Berlusconi's Italy

Mapping Contemporary Italian Politics

Michael Shin
Book Cover

PB: $27.95
EAN: 978-1-59213-717-6
Publication: Feb 08

HC: $66.50
EAN: 978-1-59213-716-9
Publication: Feb 08

Ebook: $27.95
EAN: 978-1-59213-718-3
Publication: Feb 08

184 pages
5.5 x 8.25
8 tables 19 figures

A richly informed new explanation for the rise and fall of Italy’s colorful Prime Minister

Read the Introduction (pdf).


Berlusconi’s Italy provides a fresh, thoroughly informed account of how Italy’s richest man came to be its political leader. Without dismissing the importance of personalities and political parties, it emphasizes the significance of changes in voting behaviors that led to the rise—and eventual fall—of Silvio Berlusconi, the millionaire media baron who became prime minister. Armed with new data and new analytic tools, Michael Shin and John Agnew reveal that regional politics and shifting geographical voting patterns were far more important to Berlusconi’s successes than the widely credited role of the mass media.;

Shin and Agnew reject the prevailing orthodoxy about how coalitions are organized and replaced in Italy. Instead, using recently developed methods of spatial analysis, they offer a compelling new argument about contextual re-creation and mutation. They conclude that Berlusconi’s success (and later defeat) can be best understood in geographic terms, and they suggest that geographical analysis has a useful role to play in examining political behavior in Italy and beyond.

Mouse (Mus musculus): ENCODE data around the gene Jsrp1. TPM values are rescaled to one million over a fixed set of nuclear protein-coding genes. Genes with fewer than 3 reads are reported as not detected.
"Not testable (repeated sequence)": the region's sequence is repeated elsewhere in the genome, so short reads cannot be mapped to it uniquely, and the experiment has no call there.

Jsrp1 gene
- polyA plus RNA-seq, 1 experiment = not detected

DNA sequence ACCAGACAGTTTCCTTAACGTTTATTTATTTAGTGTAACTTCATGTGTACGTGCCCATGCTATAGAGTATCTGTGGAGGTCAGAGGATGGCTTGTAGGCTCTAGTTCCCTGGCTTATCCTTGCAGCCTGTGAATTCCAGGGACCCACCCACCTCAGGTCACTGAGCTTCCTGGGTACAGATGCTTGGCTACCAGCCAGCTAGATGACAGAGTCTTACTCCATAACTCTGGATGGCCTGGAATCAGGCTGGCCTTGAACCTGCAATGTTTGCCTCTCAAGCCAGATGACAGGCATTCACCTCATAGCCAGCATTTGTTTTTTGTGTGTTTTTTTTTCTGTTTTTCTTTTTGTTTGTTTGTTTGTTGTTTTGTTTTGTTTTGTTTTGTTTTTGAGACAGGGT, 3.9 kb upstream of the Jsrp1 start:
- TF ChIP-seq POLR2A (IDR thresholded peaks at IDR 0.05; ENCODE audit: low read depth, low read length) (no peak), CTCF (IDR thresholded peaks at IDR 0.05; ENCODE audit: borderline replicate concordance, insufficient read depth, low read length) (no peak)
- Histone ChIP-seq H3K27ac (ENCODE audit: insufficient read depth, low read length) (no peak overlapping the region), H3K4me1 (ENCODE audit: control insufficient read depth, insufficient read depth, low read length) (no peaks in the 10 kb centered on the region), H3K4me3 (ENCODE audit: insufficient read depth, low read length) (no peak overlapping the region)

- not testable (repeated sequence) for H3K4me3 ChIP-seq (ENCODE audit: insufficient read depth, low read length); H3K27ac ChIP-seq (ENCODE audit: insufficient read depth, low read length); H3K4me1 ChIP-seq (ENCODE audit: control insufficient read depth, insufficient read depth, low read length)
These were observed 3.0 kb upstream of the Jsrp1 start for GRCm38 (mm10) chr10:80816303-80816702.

Table of Contents

1. Introduction: Berlusconi's Italy
2. The Geography of the New Bipolarity, 1994-2006
3. Party Replacement, Italian Style
4. The Geographical Secret to Berlusconi's Success
5. What Went Up Later Came Down
6. Conclusion

About the Author(s)

Michael E. Shin is Associate Professor of Geography at the University of California, Los Angeles.

John A. Agnew is Professor of Geography at the University of California, Los Angeles. He is the author of Hegemony: The New Shape of Global Power (Temple), Place and Politics, The United States in the World Economy, The Geography of the World Economy, Geopolitics, and Place and Politics in Modern Italy, among other titles, as well as the co-editor of American Space/American Place.